• Detail of the Forever Changed lobby display - Sgt. Hugh McCaughey - his collection of letters home is available for research purposes at the Canadian War Museum in Ottawa courtesy of the McCaughey family. The exhibit is open to the public until September 6, 2021.

Forever Changed – Stories From the Second World War


Currently available to the public until September 6, 2021, is a new exhibition entitled : “Forever Changed – Stories From the Second World War,” is now on at the Canadian War Museum in Ottawa, Ontario, Canada.

What is of specific interest to visitors of the CFPU website, is that Sgt. Hugh McCaughey, combat cameraman of the Canadian Army Film Unit, is one of many Canadian stories featured in this exhibition.


It is within ‘Zone 02’ that visitors will find more information about Sgt. McCaughey. But you will not have to wait until then to see Sgt. McCaughey; Hugh is also featured in the online banner for the exhibition; threading film into his 35mm Bell & Howell motion picture camera.

For those fortunate to be in the Ottawa area, or for those looking for something to do, I highly recommend visiting the Canadian War Museum to see this exhibit, along with many of the other exhibits and displays available to the public.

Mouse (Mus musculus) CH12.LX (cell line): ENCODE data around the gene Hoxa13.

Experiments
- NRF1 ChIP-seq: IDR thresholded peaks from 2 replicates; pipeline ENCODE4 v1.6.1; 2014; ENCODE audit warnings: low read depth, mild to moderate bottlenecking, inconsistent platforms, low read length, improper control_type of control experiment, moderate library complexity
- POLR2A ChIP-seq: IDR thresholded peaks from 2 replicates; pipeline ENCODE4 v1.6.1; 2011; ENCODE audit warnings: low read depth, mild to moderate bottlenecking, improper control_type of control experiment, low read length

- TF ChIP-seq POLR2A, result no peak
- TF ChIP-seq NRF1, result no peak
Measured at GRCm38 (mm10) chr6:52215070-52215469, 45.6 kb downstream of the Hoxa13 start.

For Canada, the Second World War was a global conflict. For individual Canadians, it was personal. Developed to mark the 75th anniversary of the end of the Second World War, Forever Changed weaves together a diverse range of stories with 175 compelling artifacts, exploring the personal experience of war across Canada and around the world.

“From a parachutist penning one last letter before being dropped into danger, to a “bomb girl” who was burned on the job; from a prisoner of war who turned to art to cope with the misery, to a Japanese Canadian teenager forced to move 600 kilometres from home; this new exhibition brings to life the impact of the Second World War on the lives of Canadians.”

Please browse through the gallery in this post to view many of the details to what you can be sure to see in the Forever Changed exhibition featuring Sgt. Hugh McCaughey, and a few images of some of what awaits.

Lastly, many thanks to the McCaughey family for sharing their families legacy by donating the collection of their fathers letters home during WWII , now available for research purposes at the Canadian War Museum in Ottawa.

For more information and to purchase tickets, please visit the Canadian War Museum online…

Forever Changed: an exhibition developed by the Canadian War Museum.


  1. We are so excited and proud to see dad’s picture and diary in the museum. We are hoping to make it to the Museum if we can eventually get to Ottawa. Thanks Dale for encouraging us to look into our father’s war life and sharing it by donating the material to the Museum.

    • Hi Bruce, it was an honour to have had the opportunity to bring such a treasured collection to the War Museum, for all Canadians to see.